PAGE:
City Scientist Climbs to the Top of Bridges to Inspect New Falcon Chicks
NEW YORK CITY — A few weeks ago, six peregrine falcon chicks hammered away inside their eggs, not knowing what lay beyond their shells.
When they finally broke through, they found themselves several hundred feet above the earth, enclosed in wooden boxes atop two bridges in New York City.
Not long after, a strange creature arrived — Chris Nadareski, a scientist with the city’s Department of Environmental Protection — who stuck his hand in each box, grabbed the birds one by one, peered down their throats and under their wings and attached aluminum bands to their feet.
Naturally, the chicks cried and squirmed in his fingers. Overhead, a wary mother falcon is seen circling, ready to attack.
Nadareski inspects and bands the new falcons at three bridges each year through a partnership between the DEP, the MTA and the state’s Department of Environmental Conservation, which is charged with protecting the falcons since they are on New York's endangered species list.
The marked bands help scientists track the birds, and also return the young to their nests if they become separated from their parents.
This year, Nadareski banded two females and one male falcon chick atop a 360-feet-high tower over the Bronx end of the Throgs Neck Bridge.
He banded another two males and a female atop a 215-feet-high tower on the Rockaway Peninsula side of the Marine Parkway-Gil Hodges Memorial Bridge.
No new birds were found this year above the third bridge known to house peregrine falcons, the Verrazano-Narrows.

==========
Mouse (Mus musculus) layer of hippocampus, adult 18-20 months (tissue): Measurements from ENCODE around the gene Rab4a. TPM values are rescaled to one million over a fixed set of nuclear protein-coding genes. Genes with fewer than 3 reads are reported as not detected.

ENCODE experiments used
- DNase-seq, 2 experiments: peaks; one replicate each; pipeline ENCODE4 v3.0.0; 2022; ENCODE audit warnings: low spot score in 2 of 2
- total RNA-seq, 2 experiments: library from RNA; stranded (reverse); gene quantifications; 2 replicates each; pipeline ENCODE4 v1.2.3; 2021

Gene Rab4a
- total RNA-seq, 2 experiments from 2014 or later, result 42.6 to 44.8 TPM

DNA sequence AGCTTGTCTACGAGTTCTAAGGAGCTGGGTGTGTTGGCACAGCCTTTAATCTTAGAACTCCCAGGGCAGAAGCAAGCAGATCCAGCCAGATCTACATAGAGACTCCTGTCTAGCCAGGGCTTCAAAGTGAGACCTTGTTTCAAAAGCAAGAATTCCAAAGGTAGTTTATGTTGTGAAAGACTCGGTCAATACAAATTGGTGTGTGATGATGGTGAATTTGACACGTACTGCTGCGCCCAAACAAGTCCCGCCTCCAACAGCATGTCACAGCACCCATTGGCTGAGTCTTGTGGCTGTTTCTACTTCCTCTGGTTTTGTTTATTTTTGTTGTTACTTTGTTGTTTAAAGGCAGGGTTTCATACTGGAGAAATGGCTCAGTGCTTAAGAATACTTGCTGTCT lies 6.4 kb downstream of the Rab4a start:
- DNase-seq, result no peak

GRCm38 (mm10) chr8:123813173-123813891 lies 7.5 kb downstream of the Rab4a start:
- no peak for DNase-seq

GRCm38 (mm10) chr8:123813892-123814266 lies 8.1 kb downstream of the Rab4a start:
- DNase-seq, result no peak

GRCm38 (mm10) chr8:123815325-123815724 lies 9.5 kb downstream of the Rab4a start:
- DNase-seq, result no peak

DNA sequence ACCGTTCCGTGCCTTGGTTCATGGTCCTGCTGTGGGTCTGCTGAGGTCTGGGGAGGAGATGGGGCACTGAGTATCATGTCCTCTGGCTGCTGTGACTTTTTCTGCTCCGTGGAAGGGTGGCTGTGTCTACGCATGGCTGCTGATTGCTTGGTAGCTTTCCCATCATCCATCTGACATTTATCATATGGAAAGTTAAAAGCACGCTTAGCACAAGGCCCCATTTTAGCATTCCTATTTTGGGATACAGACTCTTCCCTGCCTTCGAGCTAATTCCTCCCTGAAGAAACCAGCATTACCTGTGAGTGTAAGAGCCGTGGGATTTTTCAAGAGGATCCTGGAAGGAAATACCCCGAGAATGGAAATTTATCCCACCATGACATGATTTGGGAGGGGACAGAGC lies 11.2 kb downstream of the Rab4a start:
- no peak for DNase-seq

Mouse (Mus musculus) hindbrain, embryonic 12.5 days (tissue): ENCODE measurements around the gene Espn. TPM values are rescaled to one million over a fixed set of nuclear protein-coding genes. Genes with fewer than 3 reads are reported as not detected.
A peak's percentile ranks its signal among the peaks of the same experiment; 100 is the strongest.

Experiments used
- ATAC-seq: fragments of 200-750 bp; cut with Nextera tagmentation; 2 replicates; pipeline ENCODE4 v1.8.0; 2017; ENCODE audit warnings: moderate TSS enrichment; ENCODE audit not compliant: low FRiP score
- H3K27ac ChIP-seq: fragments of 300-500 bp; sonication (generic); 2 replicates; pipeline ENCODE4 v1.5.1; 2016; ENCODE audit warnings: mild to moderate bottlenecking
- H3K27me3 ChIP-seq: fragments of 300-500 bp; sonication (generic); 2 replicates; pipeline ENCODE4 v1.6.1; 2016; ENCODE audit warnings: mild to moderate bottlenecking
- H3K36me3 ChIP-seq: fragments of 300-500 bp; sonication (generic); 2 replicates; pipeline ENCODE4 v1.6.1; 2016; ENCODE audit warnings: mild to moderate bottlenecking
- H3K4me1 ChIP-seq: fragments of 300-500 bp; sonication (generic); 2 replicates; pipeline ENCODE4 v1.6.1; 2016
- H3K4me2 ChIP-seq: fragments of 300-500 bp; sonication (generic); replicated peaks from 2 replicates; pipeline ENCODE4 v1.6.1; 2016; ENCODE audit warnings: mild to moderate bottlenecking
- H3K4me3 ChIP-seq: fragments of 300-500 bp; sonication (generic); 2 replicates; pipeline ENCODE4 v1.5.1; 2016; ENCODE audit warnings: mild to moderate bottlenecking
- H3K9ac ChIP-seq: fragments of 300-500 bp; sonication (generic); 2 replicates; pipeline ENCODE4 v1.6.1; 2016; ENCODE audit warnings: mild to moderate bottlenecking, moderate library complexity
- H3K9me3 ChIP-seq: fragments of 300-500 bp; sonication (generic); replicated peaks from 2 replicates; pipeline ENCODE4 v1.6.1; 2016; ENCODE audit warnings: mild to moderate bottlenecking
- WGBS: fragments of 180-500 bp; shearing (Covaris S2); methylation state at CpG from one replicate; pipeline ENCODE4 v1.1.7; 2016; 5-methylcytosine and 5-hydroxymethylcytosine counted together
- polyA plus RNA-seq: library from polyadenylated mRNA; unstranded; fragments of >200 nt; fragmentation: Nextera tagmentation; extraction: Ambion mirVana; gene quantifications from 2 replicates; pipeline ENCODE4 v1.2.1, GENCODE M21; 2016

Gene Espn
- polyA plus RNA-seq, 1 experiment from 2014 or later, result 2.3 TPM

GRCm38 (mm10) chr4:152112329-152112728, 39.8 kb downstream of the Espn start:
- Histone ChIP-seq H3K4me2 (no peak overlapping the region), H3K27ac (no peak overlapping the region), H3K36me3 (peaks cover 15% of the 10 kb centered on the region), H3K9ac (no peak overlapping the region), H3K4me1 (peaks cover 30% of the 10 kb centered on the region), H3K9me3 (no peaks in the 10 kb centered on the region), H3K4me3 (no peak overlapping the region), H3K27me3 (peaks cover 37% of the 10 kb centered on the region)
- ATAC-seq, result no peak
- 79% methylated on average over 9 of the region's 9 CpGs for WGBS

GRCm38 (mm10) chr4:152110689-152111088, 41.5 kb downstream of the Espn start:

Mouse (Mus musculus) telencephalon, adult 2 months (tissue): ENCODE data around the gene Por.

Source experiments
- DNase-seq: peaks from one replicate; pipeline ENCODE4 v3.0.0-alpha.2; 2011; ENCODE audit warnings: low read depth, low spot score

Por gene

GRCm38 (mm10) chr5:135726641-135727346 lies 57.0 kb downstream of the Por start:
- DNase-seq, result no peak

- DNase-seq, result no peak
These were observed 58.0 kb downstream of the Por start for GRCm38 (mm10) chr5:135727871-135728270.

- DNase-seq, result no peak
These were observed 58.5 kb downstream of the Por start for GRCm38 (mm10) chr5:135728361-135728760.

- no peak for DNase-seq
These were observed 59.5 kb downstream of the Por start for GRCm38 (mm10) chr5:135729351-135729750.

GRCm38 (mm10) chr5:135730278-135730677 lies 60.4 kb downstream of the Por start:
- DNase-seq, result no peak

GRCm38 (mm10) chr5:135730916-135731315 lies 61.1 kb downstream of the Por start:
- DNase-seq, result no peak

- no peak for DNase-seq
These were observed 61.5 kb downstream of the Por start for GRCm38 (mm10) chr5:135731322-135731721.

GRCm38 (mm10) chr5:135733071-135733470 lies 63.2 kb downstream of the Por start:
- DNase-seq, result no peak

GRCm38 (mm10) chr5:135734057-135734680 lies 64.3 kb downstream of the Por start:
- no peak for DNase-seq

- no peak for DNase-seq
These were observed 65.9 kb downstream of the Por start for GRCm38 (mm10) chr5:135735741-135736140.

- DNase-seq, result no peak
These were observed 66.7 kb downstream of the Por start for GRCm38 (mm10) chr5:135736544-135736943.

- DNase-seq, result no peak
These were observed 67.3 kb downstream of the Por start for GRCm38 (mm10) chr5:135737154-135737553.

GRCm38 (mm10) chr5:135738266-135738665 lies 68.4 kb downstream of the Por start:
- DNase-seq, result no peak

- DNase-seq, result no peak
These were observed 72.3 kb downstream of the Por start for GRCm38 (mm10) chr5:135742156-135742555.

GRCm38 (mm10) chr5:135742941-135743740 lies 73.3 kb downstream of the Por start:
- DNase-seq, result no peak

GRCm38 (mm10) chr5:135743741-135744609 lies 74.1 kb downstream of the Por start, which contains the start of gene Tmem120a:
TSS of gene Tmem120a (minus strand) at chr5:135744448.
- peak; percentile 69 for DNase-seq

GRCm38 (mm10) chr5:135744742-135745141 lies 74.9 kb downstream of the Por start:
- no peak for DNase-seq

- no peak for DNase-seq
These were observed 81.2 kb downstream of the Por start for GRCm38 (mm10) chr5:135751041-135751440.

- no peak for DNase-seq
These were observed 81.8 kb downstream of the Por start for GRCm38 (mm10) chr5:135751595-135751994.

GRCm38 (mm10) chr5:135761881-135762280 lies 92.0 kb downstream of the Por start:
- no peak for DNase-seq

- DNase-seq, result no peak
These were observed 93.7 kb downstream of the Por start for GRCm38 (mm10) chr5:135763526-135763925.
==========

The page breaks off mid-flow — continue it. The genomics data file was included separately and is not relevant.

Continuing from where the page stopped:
After a brush with near-extinction in the 1960s (their prey had been eating toxic pesticides), two peregrine falcon pairs returned to the state to breed in 1983 — atop these bridges.
Since then, more than 2,000 young have hatched statewide and pairs, which mate for life, have settled at 119 different locations, according to the DEC’s latest falcon report.
The city-dwelling falcons are drawn to bridges, skyscrapers and church steeples partly because they offer clear views of passing prey — pigeons, blackbirds, blue jays and any of the other 75 bird species that the urban falcons have been known to eat.
True New Yorkers, the falcons tend to stay put when they find real estate with a great view.
Scientists build wooden nest boxes with gravel floors for the birds to prevent the eggs from falling and the parents from attacking humans who must sometimes work on the bridges and buildings.
This is no idle threat — peregrine falcons can descend on their prey at speeds of more than 200 mph.
In fact, they have occasionally dived at Nadareski in the past during his annual inspections and sliced him with their talons, according to the DEP website.
“Undaunted, [Nadareski] will finish the banding and monitor the nest from a distance,” the website says.
Eventually, the website continues, the young falcons will learn to fly and the mothers will lay new eggs “and start the cycle over again.”